For the past month, an unprecedented development has started to take place in Iran. Thousands of women and some men have started to speak publicly on social media about their experiences of sexual harassment, abuse, assault and rape.
by Frieda Afary
Originally published by New Politics Journal
For the past month, an unprecedented development has started to take place in Iran. Thousands of women and some men have started to speak publicly on social media about their experiences of sexual harassment, abuse, assault and rape. Although in the past, some individual women and men have occasionally spoken about sexual abuse online, the current wave has lasted longer and embodies a more diverse group.
The perpetrators include an IRGC (army) commander and member of parliament, clerics, journalists, university professors, artists, various professionals, students and ordinary people including brothers, fathers and other family members. What stands out, however, is the cases of famous men of arts and letters who claim to be defenders of women’s rights.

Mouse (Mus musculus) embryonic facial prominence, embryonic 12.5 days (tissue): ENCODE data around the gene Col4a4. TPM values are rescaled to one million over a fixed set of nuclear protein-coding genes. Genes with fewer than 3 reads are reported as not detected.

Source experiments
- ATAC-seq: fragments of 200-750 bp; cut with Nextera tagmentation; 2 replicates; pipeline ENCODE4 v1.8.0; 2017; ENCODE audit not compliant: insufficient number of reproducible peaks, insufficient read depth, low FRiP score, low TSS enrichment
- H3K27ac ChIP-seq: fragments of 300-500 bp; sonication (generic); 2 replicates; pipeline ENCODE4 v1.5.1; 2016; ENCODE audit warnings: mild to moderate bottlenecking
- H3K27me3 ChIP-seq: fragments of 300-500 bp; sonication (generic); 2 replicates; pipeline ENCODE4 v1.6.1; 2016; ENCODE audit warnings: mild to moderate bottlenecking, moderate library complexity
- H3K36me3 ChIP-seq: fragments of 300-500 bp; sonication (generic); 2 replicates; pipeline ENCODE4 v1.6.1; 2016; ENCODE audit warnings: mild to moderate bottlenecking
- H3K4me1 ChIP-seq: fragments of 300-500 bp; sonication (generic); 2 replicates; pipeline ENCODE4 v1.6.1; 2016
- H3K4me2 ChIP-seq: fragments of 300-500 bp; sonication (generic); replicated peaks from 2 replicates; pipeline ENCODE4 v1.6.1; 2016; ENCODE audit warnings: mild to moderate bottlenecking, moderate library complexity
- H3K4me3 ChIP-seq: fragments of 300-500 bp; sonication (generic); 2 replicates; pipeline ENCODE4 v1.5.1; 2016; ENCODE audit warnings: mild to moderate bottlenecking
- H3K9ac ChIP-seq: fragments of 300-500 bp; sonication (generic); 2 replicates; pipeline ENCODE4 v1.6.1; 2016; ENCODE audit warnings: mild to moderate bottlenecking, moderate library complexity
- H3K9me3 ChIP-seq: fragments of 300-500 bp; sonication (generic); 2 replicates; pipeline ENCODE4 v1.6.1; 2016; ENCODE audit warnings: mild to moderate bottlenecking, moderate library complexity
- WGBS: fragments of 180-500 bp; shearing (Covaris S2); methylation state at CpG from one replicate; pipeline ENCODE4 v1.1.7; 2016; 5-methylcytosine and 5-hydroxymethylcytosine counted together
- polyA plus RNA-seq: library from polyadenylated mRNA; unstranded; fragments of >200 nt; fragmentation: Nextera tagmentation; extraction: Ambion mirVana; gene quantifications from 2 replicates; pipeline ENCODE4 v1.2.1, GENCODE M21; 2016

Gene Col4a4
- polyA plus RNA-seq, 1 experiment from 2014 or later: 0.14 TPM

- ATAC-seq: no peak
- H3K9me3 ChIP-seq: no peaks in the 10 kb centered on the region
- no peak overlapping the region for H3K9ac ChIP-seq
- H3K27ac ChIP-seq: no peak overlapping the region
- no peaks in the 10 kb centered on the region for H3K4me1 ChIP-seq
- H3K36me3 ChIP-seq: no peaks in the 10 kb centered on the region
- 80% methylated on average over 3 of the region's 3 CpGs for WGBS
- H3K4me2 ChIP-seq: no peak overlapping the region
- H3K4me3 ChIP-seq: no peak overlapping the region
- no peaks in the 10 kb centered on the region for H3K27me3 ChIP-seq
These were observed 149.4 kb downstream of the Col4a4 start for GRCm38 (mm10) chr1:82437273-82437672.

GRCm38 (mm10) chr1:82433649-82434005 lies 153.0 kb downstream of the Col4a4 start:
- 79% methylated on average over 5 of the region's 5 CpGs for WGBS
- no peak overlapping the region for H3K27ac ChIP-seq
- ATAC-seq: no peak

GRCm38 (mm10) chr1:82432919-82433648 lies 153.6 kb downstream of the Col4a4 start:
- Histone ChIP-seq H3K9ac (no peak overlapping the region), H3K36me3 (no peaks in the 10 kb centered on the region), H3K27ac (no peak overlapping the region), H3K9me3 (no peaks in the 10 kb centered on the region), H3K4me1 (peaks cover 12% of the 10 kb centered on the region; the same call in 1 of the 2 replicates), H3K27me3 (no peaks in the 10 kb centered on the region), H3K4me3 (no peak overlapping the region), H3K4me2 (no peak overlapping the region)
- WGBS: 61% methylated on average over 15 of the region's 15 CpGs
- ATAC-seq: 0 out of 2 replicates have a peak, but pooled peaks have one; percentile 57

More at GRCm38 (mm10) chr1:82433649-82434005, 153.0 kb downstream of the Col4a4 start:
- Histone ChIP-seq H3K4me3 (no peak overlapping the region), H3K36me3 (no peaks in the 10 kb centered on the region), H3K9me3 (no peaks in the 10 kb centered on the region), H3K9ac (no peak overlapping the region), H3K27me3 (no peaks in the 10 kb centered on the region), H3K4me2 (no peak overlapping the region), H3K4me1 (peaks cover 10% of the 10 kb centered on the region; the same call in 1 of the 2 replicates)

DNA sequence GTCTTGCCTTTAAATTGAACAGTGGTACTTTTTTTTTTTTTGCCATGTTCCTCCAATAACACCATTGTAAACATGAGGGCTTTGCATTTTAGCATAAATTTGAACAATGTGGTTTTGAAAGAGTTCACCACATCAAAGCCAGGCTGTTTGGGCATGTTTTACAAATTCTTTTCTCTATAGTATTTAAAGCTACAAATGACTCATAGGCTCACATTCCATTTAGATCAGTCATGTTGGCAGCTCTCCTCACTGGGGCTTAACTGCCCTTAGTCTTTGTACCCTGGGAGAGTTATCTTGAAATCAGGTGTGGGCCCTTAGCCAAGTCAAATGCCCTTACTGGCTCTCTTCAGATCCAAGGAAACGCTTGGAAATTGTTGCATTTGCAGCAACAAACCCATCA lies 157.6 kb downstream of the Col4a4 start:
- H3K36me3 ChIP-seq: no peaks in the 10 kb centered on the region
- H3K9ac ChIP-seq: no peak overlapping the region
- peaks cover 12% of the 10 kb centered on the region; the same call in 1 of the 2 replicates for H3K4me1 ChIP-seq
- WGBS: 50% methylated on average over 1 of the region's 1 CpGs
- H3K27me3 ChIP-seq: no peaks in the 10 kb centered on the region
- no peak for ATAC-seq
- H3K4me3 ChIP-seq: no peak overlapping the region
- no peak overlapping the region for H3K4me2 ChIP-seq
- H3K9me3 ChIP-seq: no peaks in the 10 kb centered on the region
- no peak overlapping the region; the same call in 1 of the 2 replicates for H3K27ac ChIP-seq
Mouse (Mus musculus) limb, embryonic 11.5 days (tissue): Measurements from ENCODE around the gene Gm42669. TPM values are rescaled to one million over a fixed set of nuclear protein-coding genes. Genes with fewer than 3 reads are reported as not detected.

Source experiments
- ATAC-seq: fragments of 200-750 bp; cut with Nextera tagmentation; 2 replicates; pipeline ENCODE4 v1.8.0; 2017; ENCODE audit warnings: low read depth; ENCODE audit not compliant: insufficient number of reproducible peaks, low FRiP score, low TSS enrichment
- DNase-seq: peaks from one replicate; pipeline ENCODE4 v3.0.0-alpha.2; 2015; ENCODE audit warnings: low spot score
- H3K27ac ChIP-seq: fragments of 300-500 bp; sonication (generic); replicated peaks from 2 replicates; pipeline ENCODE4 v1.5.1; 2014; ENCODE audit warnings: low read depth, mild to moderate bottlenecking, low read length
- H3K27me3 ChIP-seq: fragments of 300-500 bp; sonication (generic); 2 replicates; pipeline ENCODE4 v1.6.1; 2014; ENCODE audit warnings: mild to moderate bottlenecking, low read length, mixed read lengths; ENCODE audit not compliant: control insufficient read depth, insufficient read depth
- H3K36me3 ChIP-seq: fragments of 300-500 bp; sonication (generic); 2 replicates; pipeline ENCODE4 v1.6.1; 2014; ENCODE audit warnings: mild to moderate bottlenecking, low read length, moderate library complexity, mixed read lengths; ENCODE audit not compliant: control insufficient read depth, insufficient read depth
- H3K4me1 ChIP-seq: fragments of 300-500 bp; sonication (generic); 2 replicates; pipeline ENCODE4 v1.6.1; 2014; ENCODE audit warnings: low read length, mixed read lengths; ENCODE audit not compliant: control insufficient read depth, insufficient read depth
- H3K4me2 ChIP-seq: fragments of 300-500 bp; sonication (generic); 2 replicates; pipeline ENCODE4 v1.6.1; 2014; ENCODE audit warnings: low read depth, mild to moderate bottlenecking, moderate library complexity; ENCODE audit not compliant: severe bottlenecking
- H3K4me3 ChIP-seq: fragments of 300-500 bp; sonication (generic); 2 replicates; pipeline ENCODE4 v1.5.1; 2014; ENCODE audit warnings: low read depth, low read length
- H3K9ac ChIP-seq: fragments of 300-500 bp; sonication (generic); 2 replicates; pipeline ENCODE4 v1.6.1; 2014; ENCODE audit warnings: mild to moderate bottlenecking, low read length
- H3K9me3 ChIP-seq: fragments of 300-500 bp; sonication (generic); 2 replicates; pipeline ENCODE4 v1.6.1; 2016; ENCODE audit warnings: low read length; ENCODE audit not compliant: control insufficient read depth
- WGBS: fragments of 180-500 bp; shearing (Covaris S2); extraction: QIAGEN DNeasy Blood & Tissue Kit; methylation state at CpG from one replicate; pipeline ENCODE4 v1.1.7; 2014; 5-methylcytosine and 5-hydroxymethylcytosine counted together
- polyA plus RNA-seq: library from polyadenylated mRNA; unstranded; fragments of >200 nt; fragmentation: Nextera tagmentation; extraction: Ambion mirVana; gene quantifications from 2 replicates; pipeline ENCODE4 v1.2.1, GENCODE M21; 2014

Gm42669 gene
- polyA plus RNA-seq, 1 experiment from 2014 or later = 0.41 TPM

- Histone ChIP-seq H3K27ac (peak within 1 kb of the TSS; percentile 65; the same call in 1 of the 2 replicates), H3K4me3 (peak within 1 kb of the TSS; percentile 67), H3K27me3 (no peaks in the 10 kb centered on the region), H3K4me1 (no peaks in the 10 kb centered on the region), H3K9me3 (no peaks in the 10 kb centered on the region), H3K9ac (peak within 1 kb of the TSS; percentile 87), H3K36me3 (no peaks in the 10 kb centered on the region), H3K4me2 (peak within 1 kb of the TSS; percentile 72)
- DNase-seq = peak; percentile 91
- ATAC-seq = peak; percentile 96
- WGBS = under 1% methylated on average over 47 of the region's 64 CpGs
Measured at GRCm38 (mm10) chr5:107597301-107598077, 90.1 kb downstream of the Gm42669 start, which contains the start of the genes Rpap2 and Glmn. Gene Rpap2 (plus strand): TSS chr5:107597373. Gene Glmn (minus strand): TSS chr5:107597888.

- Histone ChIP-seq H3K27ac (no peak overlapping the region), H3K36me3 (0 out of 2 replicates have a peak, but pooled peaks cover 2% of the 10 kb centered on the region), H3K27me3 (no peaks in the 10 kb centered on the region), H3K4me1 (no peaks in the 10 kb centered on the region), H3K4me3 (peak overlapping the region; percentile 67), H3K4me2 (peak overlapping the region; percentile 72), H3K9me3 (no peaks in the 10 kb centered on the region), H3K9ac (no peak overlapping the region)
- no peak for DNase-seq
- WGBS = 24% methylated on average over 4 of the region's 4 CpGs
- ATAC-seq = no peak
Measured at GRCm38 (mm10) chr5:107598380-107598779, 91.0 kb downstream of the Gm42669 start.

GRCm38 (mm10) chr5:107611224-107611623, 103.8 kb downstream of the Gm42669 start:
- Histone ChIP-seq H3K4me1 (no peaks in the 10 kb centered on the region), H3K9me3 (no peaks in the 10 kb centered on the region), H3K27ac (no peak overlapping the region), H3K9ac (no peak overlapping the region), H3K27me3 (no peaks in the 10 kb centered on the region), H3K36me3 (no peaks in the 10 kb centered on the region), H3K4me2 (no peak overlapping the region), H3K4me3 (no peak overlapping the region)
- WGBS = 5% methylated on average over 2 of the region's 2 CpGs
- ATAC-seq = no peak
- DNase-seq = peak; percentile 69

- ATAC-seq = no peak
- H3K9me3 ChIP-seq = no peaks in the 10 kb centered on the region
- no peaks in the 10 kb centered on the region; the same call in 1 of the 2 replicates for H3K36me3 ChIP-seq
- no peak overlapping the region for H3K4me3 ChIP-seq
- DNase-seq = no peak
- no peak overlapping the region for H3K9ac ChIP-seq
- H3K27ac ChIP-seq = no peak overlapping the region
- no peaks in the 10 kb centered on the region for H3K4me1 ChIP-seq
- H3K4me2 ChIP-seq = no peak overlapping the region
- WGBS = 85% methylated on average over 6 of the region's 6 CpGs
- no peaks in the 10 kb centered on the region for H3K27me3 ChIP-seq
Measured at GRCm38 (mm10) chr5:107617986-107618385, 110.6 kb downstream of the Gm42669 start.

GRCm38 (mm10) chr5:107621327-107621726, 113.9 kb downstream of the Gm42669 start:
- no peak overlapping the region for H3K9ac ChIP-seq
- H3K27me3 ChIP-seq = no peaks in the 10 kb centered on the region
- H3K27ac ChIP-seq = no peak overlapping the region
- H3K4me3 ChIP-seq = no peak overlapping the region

Multiple complaints about a well-known sociologist and anthropologist, Kameel Ahmady’s sexual abuse of women and abuse of power, has led to the suspension of his membership in the Iranian Sociological Association until further investigation. Ahmady is an academic with a focus on gender, children, ethnic minorities and child labor. He is the author of works on female genital mutilation and on child marriage in Iran.
There are also 22 mostly anonymous allegations of sexual abuse and attempted rape against a prominent artist, Aydin Aghdashloo. One case involves a woman journalist, Sara Omatali who met him at his office for an interview in 2006 only to be confronted with a naked Aghdashloo attempting to rape her. Laleh Sabouri, a film actress and student of Aghdashloo has also claimed that sexual misconduct was a natural part of his behavior.
The public exposes have included many stories of incest and abuse by women of a variety of backgrounds. However, the voices of working-class women speaking for themselves are still faint.
For now, a socialist feminist activist in Tehran has started publishing a series of interviews with working–class women who have been sexually abused for a lifetime and have been forced to turn to sex work to earn a living. These testimonials have been confirmed by social workers helping the interviewees as well.